News of the week
The main news of the week was, I guess, the COAG Energy Council endorsement of much of Finkel. In practice we doubt if this means much in the very short term.
The key things that will matter though will be what the newly formed Energy Security Board actually does. That will depend on who the Chair is, and we don’t know that yet.
Secondly, the Generator Reliability Option [GRO] has been approved but to action this it requires the AEMO to come back with advice and then the AEMC to approve a rule change.
So, there is lots of water to flow under the bridge as the details are sorted out. We want to stress that making every generator responsible for its own dispatchability is on the face of it dumb.
There is no other way to put it. The idea is to make the system reliable not necessarily each individual generator. Still we will just have to wait and see how its implemented.
One way might be to create a market for dispatchability that intermittent and other generators could purchase from.
We will just have to wait and see but certainly this will be a great test of just how talented Audrey Zibelman and the AEMO actually are.
(To hear RenewEconomy editor Giles Parkinson and ITK analyst David Leitch discuss these issues, please tune in to our Energy Insiders podcast, which can be found here).
In the meantime developments in dispatchability continue all over the NEM.
We will have lots more to say about pumped hydro and hydro in general over the coming weeks, but in this space at this time we wanted to draw attention to two great case studies of behind the meter PV and storage presented at the recent Australian Energy Storage Conference.
Last year these case studies were hard to find. This year they are more common.
Figure 1 just provides some indicative numbers. Bundaberg Christian College is getting a 7 year payback on its system. LonelyPlanet has no risk and no cost.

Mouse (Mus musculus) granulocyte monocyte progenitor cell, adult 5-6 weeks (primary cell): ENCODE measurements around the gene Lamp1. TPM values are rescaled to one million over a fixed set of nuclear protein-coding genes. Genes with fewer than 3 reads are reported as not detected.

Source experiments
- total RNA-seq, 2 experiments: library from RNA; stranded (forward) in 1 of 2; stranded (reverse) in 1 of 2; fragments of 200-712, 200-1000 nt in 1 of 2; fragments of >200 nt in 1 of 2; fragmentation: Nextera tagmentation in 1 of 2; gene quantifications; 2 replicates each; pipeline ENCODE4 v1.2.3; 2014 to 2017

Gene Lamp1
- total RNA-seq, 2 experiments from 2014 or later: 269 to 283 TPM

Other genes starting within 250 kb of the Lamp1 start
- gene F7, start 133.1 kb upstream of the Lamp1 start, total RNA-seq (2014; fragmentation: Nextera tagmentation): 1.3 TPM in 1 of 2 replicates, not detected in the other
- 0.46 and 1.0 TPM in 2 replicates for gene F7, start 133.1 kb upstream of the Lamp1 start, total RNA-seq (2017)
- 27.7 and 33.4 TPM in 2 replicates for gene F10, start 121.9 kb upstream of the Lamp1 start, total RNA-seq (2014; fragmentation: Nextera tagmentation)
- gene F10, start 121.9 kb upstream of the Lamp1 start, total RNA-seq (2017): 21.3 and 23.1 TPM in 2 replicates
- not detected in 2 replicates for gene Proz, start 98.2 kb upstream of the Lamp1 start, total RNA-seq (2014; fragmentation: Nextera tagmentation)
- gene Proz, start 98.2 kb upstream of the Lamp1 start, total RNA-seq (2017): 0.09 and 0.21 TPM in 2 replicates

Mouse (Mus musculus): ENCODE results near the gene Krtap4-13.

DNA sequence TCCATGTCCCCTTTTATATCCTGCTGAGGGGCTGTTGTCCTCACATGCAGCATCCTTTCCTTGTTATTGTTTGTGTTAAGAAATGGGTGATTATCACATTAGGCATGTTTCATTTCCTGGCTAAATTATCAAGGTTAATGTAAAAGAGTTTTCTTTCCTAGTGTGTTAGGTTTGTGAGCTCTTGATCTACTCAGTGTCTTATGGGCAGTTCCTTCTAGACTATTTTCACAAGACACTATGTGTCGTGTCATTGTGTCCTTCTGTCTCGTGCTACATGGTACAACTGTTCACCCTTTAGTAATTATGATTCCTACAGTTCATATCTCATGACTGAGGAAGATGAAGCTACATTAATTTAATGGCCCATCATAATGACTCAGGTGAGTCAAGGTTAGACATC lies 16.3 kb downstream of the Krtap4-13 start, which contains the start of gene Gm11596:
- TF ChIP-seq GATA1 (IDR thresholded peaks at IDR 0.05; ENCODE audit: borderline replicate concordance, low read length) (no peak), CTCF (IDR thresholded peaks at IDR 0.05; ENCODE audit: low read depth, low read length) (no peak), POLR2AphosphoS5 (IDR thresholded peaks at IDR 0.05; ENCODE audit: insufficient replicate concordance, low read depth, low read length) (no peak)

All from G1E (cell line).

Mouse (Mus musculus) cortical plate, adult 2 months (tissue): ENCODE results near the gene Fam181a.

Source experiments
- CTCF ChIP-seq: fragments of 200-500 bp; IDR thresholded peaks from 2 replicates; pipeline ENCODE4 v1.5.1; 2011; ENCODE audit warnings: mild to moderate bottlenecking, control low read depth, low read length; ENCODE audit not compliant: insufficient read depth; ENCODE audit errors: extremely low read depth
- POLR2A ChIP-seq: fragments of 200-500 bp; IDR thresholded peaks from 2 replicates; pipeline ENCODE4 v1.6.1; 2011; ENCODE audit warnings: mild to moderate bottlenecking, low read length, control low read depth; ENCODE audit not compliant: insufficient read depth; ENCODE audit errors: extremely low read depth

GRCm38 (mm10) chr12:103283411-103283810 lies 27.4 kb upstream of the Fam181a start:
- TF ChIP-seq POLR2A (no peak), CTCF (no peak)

Where these case studies exist there must be plenty more. Exciting times in the behind the meter industry.
Turning to the weekly action to July 14.
- Volumes: NEM wide volumes were down 1% on PCP and all States other than NSW and Tasmania were below last year. For the CYTD NEM wide volumes are flat with NSW at 2% and Tasmania 8% showing growth. The growth spurt in QLD has expired.
- Future prices were mixed with a 1% rise in NSW and a 2% fall in Qld. Victorian prices fell a more meaningful 3%. The futures curve remains in backwardation.
- Spot electricity prices were 60% lower in South Australia last year which we attribute to much lower gas prices. However spot prices in NSW were up 38% and in Victoria more than double last year.
- REC No change.
- Gas prices Were down very sharply on PCP, down 54% in South Australia to $8.9 GJ despite the State having more gas generation and down 11% in QLD to just $6.30 GJ. The fall in gas prices clearly benefits South Australia more than anywhere else due to gas setting the price the majority of the time in that State. However gas is now also setting the price in Victoria, as we previously showed. And its an open cycle (expensive to operate continuously) generator, Mortlake at that. Even though a lot more renewables are being built around Australia, we need more in Victoria to get gas out of the price setting frame.
Nem wide gas generation is up 20-30% since Hazelwood closed to about 2.5 GW. As stated the particularly galling fact is that most of its open cycle, or gas steam turbine
Despite that gas prices are lower. Go figure.
- Utility share prices. Genex shares continued their strong run assisted by every subsidy known to man or beast. Not that we think this is a bad thing, just noteworthy. APA 7% down & SKI 10% down have had significant falls over the past month. This may reflect the market’s view about interest rates. We are just about into reporting season. Next week if time permits we will look at analyst consensus across the sector.
BASE LOAD FUTURES, $MWH
David Leitch is principal of ITK. He was formerly a Utility Analyst for leading investment banks over the past 30 years. The views expressed are his own. Please note our new section, Energy Markets, which will include analysis from Leitch on the energy markets and broader energy issues. And also note our live generation widget, and the APVI solar contribution.
David Leitch is a regular contributor to Renew Economy. He is principal at ITK, specialising in analysis of electricity, gas and decarbonisation drawn from 33 years experience in stockbroking research & analysis for UBS, JPMorgan and predecessor firms.